Freed from PR considerations following yesterday’s eight-year ban from soccer, a Nelly bandaid-rocking Sepp Blatter—who presumably sports it for the same reasons the rapper did, as an homage to his recently locked-up homies—has loosened his tongue a little bit. One of his targets is the brands and their bullshit.

In light of the chaos surrounding FIFA as of late, the organization’s brand partners have made quite the public showing of how serious they are about pushing for reform. Behind their “concerns” about bribery and corruption and the like is the thinly veiled threat that if FIFA doesn’t get its act together, the brands are willing to bail. By their small tough talk, Blatter was not impressed. From the Wall Street Journal:

Sepp Blatter, the banned president of soccer’s world governing body, believes that FIFA’s American sponsors are bluffing in their repeated calls for change at the organization. While they have stopped short of direct threats to pull out, Mr. Blatter believes that day isn’t near.

“Companies, commercial partners are queuing up to get in,” Mr. Blatter said Tuesday in an interview with The Wall Street Journal. “If the Americans want to leave, others will come. But they don’t want to get out...They won’t leave.”

You know it’s bad when even Sepp Blatter doesn’t believe your bullshit.

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It’s been evident for ages now the largest constituents propping up the obviously corrupt FIFA were the brands. These companies were perfectly fine sitting idly by, seeing their logos plastered on every World Cup poster and media scrum backdrop and on-field ad board, with nary a care about how their friendly relationship with FIFA, say, directly supported slavery.

But when the larger public finally took issue with a Qatar World Cup whose infrastructure was to be built on the backs of slaves, and with the near-daily news stories on batch after batch of criminal arrests and allegations of impropriety at the highest levels, then the brands felt emboldened to speak up. It was only after the public perception of Blatter and FIFA became so toxic that they decided to act—first by issuing mealy-mouthed “Sepp, buddy, you’re making us look bad, so stop doing that, please!” statements, then, after realizing that the tipping point had passed, by almost certainly banding together to approach him privately and pressuring him to resign. And it wasn’t even until Blatter announced his pseudo-resignation when they started calling for his job publicly.

This kind of hypocrisy, of selective morality based on public opinion polls, has apparently irked Blatter. He knew, as did the FIFA ethics committee he created that suspended him yesterday, that his position had finally become untenable. Still, he apparently didn’t like these brands patting themselves on the back so hard. By calling them out now, he’s showing them that while he was willing to go along their game when he was a prominent player, now that he’s out he wants everyone to know the whole thing was, after all, only a game.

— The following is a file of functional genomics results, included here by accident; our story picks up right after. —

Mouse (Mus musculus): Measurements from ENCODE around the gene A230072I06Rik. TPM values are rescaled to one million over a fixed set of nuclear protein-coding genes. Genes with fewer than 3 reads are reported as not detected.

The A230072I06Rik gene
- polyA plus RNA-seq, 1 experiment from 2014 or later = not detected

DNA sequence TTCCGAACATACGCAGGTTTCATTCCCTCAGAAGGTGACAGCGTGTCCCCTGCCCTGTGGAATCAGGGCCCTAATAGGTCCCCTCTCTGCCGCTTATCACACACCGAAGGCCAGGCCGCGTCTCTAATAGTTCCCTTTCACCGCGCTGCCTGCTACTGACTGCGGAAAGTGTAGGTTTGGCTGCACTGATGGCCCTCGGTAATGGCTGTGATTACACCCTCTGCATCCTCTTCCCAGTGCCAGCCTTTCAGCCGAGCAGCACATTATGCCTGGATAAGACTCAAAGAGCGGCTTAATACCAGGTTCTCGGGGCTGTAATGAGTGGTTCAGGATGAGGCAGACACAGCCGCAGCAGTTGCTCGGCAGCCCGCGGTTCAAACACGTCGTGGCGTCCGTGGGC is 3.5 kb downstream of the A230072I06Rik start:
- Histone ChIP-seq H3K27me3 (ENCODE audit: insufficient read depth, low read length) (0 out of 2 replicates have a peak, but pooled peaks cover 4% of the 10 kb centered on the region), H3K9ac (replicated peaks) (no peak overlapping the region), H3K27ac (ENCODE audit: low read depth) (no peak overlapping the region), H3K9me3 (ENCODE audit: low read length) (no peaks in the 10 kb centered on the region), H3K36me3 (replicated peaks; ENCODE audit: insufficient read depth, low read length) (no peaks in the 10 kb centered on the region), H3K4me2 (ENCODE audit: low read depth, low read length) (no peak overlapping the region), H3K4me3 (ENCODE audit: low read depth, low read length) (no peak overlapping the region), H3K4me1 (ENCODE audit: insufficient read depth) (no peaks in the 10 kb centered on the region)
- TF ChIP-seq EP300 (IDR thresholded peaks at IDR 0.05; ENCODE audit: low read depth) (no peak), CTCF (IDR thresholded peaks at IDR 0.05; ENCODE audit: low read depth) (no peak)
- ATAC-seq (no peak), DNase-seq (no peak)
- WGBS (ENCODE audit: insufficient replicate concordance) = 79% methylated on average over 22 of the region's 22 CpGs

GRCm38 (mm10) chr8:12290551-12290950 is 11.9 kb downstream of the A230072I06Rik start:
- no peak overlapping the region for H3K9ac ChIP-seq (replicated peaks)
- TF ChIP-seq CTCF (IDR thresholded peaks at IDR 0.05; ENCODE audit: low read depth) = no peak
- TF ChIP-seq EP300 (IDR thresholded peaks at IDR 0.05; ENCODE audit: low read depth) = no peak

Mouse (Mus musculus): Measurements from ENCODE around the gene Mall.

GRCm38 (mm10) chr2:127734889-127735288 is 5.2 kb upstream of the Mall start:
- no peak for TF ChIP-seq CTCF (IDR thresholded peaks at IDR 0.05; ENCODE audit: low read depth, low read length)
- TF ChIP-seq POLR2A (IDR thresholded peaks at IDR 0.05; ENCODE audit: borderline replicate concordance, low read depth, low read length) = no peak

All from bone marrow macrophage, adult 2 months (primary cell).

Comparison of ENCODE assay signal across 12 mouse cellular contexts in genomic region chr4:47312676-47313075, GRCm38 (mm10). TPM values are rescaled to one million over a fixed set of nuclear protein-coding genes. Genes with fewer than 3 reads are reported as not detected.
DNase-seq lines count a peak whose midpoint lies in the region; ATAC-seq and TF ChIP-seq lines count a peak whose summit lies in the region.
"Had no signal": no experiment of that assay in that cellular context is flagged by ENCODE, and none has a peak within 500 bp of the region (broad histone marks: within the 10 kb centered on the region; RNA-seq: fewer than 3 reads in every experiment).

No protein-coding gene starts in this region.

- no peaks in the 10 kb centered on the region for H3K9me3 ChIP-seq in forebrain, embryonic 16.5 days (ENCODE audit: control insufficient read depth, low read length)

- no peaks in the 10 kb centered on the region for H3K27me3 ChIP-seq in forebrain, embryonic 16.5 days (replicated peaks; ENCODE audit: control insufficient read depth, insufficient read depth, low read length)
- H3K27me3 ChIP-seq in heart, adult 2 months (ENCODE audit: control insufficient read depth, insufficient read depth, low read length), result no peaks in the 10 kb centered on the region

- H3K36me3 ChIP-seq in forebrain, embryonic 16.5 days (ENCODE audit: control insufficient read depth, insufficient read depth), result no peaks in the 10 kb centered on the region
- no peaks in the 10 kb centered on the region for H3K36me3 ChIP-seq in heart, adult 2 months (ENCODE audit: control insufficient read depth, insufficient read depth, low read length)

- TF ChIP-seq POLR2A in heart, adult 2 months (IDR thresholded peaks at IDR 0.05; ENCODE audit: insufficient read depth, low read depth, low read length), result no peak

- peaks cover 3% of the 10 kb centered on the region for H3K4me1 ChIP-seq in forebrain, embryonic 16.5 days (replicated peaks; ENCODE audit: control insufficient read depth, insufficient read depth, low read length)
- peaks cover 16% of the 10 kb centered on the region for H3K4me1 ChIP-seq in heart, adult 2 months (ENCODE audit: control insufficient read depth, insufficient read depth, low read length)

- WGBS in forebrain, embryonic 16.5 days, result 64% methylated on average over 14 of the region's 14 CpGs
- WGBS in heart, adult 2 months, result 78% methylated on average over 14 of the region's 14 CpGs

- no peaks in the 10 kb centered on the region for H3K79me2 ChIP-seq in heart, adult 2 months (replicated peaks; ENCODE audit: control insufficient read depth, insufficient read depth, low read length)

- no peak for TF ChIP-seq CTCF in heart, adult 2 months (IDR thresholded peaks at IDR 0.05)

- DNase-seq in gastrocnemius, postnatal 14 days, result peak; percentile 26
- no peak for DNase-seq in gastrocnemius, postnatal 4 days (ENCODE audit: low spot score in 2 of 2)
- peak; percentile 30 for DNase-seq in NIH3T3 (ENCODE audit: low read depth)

The brands’ responses were telling. McDonald’s flexed their muscles in the subtlest way, hinting at their role in the takedown of Blatter without owning up to it directly:

“Mr. Blatter’s comments do not reflect the gravity of the situation for FIFA and we previously called for him to step down,” a McDonald’s spokeswoman said. “FIFA must now urgently implement robust and meaningful reforms with appropriate independent oversight.”

Adidas preferred to remain in the background:

Herbert Hainer, the chief executive of Adidas AG which has been a FIFA partner for more than 40 years, told the German publication Handelsblatt that his company “can’t be held responsible for the criminal wheeling and dealing of FIFA officials” but said he believed the soccer governing body was on its way to reform. An Adidas spokeswoman Tuesday said the company’s position hadn’t changed.

So the brands don’t want to be held responsible for what FIFA does, but will happily take credit for any positive reforms. Sepp’s message is pretty clear: the brands will let FIFA do what it wants, up until it commits the fatal crime of making them look bad. It’s a little weird, agreeing with Blatter on something.

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[WSJ]

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